In terms of choosing a field, I wanted to specialize in a topic that wasn’t covered in Danish astronomy. But more so than a scientific topic, I actually picked my research direction based on personal fit with advisers over topic. I followed my gut feeling of who I liked talking to, who I felt comfortable asking questions, and also talked to their former students to get more insight. With a few exceptions, throughout my career I’ve only worked with people I communicate well with, and who I feel at ease around. This makes science and everyday life so much more fun. In addition to building a network of mentors and peer mentors, I think this is one of the key elements to being happy in academia.
Have you had role models or mentors? If so, what inspiration did you get from them?
Yes! Prof. Anja C. Andersen (University of Copenhagen) was a big role model for me. My mom took me to see one of her Rosenkjærpris lectures in 2006, and around that same, time Anja happened to be visiting my high school (her former high school) to give a lecture. I remember talking to Anja afterwards, asking how to become an astronomer like her. I was already very fascinated by the Universe, and Anja’s positive and enthusiastic responses further encouraged me to pursue this dream.
Mentors that have really made a difference throughout my undergraduate studies are Jens Hjorth (U. of Copenhagen), Enrico Ramirez-Ruiz (UC Santa Cruz), Laura Lopez (Ohio State U.), and Daniel Castro (Harvard U.). Since undergrad, my PhD advisers stand out as excellent mentors: Kathryn Johnston (Columbia U.), Mary Putman (Columbia U.), Gurtina Besla (U. of Arizona), and also my postdoc mentor Melissa Ness (Columbia U.). They’ve helped me mature academically, taught me so much of what I know about stellar streams, galaxies, and dark matter, they’ve taught me how to be a scientist, how to write, and also how to navigate academia.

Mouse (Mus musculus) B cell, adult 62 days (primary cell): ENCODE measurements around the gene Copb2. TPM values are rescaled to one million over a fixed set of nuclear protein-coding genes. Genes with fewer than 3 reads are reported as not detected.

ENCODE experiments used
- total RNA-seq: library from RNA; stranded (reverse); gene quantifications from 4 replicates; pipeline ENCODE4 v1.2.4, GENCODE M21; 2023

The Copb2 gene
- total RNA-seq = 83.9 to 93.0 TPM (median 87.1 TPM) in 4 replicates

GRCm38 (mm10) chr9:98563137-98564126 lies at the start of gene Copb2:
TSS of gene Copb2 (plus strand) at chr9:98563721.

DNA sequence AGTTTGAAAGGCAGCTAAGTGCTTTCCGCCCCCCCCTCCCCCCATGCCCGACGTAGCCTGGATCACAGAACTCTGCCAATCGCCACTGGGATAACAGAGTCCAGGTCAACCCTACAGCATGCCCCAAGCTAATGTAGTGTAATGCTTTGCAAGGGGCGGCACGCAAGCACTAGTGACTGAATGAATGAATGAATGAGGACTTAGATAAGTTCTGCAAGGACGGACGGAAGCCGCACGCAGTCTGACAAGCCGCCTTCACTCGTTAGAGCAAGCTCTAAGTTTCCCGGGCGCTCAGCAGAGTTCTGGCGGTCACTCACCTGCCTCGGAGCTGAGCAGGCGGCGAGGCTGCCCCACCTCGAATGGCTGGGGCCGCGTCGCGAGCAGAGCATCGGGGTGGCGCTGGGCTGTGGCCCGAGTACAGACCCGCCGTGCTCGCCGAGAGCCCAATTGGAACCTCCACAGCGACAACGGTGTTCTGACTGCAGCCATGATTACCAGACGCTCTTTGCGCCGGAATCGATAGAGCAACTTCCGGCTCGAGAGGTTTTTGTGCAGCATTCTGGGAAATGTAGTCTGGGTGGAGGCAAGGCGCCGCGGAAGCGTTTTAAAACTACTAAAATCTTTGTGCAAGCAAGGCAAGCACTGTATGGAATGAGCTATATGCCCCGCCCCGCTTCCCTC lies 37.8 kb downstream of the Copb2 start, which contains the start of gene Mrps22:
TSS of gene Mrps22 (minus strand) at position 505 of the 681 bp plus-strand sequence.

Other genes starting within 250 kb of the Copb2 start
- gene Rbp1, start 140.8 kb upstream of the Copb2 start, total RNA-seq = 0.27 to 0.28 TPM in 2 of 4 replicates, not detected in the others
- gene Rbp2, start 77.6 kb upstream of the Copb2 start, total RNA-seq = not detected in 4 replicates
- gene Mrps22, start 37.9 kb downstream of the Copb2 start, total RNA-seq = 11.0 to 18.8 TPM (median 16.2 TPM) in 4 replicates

While each of these people have inspired me or helped me in different ways, I think having mentors who can guide you, and who believe in your ability to succeed, is crucial in order to be happy and to be successful in academia.
I find peer-mentoring just as important, since you can share and discuss day-to-day struggles, experiences, and motivational strategies on a different, maybe more low-key, and honest level. During undergrad, Malene Vested stands out as my peer mentor. We did all our homework sets together, and had so much fun in the process. We often combined homework sessions with cooking, going to a fun show afterwards, or having endless chats about our hopes and aspirations. During graduate school Susan Clark (Stanford) and I had a similar peer-mentoring relationship, and we even ended up writing a paper together as postdocs.
What advice would you give to young people (in particular women and minorities) who would like to pursue a career in science?
I’m glad you asked, because I have a lot of advice!
- For undergraduate students: Find a cohort of other students that you enjoy doing homework sets with or people that you enjoy discussing the course material with. It can be an isolating experience if you try to learn everything on your own, and your memory of certain topics often improves if you have to explain them to a peer. Also, don’t be discouraged if you don’t feel as confident or verbal about your physics abilities as some of your peers. I’ve found, through experience, that this projection of ability often does not directly correlate with actual ability.